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ck4829 Donating Member (1000+ posts) Send PM | Profile | Ignore Tue Nov-22-05 08:02 PM
Response to Reply #39
42. That would be a reason
I'm interested in this debate BTW. :D

Communism is bad, we have that settled.

Here's why I think the other 3 are worse than Communism.

1. The other 3 are also responsible for a comparable amount of murders. I'm not sure how many people Communism has murdered, the 100 Million dead is a statistic straight out of the John Birch Society (I am pretty sure you know that though).

As far as I know.

Fascism - 10's of millions dead
Theocracy - 10's of millions dead

They're all mass murderers as far as I'm concerned. As a teacher who was a master of Holocaust History once said to us "It doesn't matter whether 6 people or 6 million people died, it's still one of the biggest crimes in human history".

2. The menace of Theocracy and Fascism are out and about

Communism is diminished. The Far Right still has the potential to strike and hurt many people.

3. Rights are zilch in all of them.

Oppose a Communist, you die.

But, preach Christianity in Saudi Arabia. Try being Gay in Iran and see what happens. (This is being written by a Muslim BTW)

I want to close this post, but not this debate with this...

Whether it's Communism, Fascism, or a Theocracy. None are good to live in.

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BL611 Donating Member (1000+ posts) Send PM | Profile | Ignore Tue Nov-22-05 08:04 PM
Response to Reply #42
45. How do you figure
Facism is alive, but Communism's dead?

BTW: Would it spice things up if I told you that I think Communism & Facism are actually the same system???
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ck4829 Donating Member (1000+ posts) Send PM | Profile | Ignore Tue Nov-22-05 08:05 PM
Response to Reply #45
48. I didn't say it's dead, just diminished
And, yes that would spice things up.
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BL611 Donating Member (1000+ posts) Send PM | Profile | Ignore Tue Nov-22-05 08:11 PM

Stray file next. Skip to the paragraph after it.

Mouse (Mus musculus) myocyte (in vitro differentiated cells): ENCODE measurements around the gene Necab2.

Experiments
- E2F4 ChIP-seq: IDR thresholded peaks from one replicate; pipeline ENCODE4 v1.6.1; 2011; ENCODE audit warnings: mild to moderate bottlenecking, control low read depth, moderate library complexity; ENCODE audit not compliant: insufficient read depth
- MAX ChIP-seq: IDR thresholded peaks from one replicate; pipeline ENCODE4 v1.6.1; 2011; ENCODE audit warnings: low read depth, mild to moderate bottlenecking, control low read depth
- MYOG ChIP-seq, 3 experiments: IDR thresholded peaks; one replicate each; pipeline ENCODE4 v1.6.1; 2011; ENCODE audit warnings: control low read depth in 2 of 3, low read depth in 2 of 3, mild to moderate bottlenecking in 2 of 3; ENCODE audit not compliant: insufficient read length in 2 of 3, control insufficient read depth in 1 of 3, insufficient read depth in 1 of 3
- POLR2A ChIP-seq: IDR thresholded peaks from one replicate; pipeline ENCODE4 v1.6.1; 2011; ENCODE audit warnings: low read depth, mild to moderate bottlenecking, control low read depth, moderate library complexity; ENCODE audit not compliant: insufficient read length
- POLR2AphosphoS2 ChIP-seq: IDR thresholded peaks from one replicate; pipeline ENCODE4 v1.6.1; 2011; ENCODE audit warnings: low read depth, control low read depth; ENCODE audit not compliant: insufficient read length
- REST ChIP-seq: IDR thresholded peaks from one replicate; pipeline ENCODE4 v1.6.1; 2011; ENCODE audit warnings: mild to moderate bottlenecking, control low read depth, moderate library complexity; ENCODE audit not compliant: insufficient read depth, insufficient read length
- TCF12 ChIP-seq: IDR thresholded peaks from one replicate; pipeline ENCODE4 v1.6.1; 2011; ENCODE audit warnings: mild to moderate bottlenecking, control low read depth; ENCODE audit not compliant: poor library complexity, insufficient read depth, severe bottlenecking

Response to Reply #48
50. Well...
You'll be happy to hear then, that I do. Both use different ideological premises, but both wind up completely concentrating power within a small group of government officials all the same and proceed to keep power by authoritarian, and when fully developed totalitarian control, again yes one is ostensibly a dictatorship of the people, and one is ostensibly a dictatorship of the state , but in actual practice, do you see any difference? IMO Totalitarianism is Totalitarianism, regardless of its supposed ideological underpinnings..
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ck4829 Donating Member (1000+ posts) Send PM | Profile | Ignore Tue Nov-22-05 08:13 PM
Response to Reply #50
51. One of my sayings is that...
"The State owns the Factory under Communism and the Factory owns the State under Fascism".

Neither are good for the common man.
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leftstreet Donating Member (1000+ posts) Send PM | Profile | Ignore Tue Nov-22-05 08:05 PM
Response to Reply #39
47. Can we measure the success of an ism by body counts?
The jury's still out on the US slow-death toll. Examples like Hanford Downwinders, contaminants in our air and water, drugged up dairy products.

Unfettered corporate orgies in our "democracy" are just killing us slowly.
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killbotfactory Donating Member (1000+ posts) Send PM | Profile | Ignore Tue Nov-22-05 09:54 PM
Response to Reply #47
86. Or the brutal dictatorships we supported
Or the death-squads we funded
Or the wars we started
Or the people we enslaved
Or the natives we drove off the land
Or the poor who starve or go without medicine
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The Magistrate Donating Member (1000+ posts) Send PM | Profile | Ignore Tue Nov-22-05 10:06 PM
Response to Reply #27
89. One Point Worth Making, Mr. Starr
Communism is a revolutionary ideal, and of necessity is in conflict with capitalism. Thus the Bolshevik government was embroiled in war from its outset, and that war continued in various forms for three quarters of a century. Warfare requires at the least a certain style of action, and all social systems under its strain become more authoritarian and cruel than they are in peaceable circumstances. In analyzing the history of Communist governments in the twentieth century this is something it seems to me is worth bearing in mind. Certainly things of the "Year Zero" style displayed in Cambodia by the Khymer Rouge are atrocious exercises in cruelty of their own volition, and can hardly appeal to analysis on this line. But it seems to me quite possible that, in peaceable conditions, either the Bolsheviks or Mao might well have done somewhat other than they did in the actual circumstances pertaining. It is certainly very difficult to argue that, viewed on a large scale, both Russia and China did not derive great benefits by the revolutions that took place in those countries under the banner of Communism.